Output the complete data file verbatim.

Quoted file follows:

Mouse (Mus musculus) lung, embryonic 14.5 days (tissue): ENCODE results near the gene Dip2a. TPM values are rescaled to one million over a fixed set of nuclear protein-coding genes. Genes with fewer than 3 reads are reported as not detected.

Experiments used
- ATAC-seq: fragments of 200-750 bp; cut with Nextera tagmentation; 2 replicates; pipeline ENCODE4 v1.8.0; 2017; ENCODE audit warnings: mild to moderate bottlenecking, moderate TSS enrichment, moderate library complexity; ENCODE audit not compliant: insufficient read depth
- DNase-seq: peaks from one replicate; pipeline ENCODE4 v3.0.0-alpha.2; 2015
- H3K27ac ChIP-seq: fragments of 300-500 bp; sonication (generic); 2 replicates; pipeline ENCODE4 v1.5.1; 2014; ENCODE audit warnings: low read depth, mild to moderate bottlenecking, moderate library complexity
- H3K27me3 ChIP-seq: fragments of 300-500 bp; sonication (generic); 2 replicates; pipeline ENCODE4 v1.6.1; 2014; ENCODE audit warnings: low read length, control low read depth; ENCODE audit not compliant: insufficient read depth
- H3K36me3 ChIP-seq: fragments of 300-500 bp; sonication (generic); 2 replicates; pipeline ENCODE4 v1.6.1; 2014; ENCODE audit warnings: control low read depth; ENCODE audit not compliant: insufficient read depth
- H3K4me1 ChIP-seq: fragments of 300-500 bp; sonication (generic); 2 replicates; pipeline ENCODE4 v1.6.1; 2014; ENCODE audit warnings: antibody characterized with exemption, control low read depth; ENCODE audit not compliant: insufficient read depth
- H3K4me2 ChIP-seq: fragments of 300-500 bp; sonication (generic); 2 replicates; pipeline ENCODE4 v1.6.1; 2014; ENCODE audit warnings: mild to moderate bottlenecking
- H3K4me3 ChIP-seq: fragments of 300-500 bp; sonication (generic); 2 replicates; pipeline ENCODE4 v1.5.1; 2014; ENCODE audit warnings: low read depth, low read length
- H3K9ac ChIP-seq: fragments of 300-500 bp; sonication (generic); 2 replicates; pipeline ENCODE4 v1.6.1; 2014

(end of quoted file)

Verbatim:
Mouse (Mus musculus) lung, embryonic 14.5 days (tissue): ENCODE results near the gene Dip2a. TPM values are rescaled to one million over a fixed set of nuclear protein-coding genes. Genes with fewer than 3 reads are reported as not detected.

Experiments used
- ATAC-seq: fragments of 200-750 bp; cut with Nextera tagmentation; 2 replicates; pipeline ENCODE4 v1.8.0; 2017; ENCODE audit warnings: mild to moderate bottlenecking, moderate TSS enrichment, moderate library complexity; ENCODE audit not compliant: insufficient read depth
- DNase-seq: peaks from one replicate; pipeline ENCODE4 v3.0.0-alpha.2; 2015
- H3K27ac ChIP-seq: fragments of 300-500 bp; sonication (generic); 2 replicates; pipeline ENCODE4 v1.5.1; 2014; ENCODE audit warnings: low read depth, mild to moderate bottlenecking, moderate library complexity
- H3K27me3 ChIP-seq: fragments of 300-500 bp; sonication (generic); 2 replicates; pipeline ENCODE4 v1.6.1; 2014; ENCODE audit warnings: low read length, control low read depth; ENCODE audit not compliant: insufficient read depth
- H3K36me3 ChIP-seq: fragments of 300-500 bp; sonication (generic); 2 replicates; pipeline ENCODE4 v1.6.1; 2014; ENCODE audit warnings: control low read depth; ENCODE audit not compliant: insufficient read depth
- H3K4me1 ChIP-seq: fragments of 300-500 bp; sonication (generic); 2 replicates; pipeline ENCODE4 v1.6.1; 2014; ENCODE audit warnings: antibody characterized with exemption, control low read depth; ENCODE audit not compliant: insufficient read depth
- H3K4me2 ChIP-seq: fragments of 300-500 bp; sonication (generic); 2 replicates; pipeline ENCODE4 v1.6.1; 2014; ENCODE audit warnings: mild to moderate bottlenecking
- H3K4me3 ChIP-seq: fragments of 300-500 bp; sonication (generic); 2 replicates; pipeline ENCODE4 v1.5.1; 2014; ENCODE audit warnings: low read depth, low read length
- H3K9ac ChIP-seq: fragments of 300-500 bp; sonication (generic); 2 replicates; pipeline ENCODE4 v1.6.1; 2014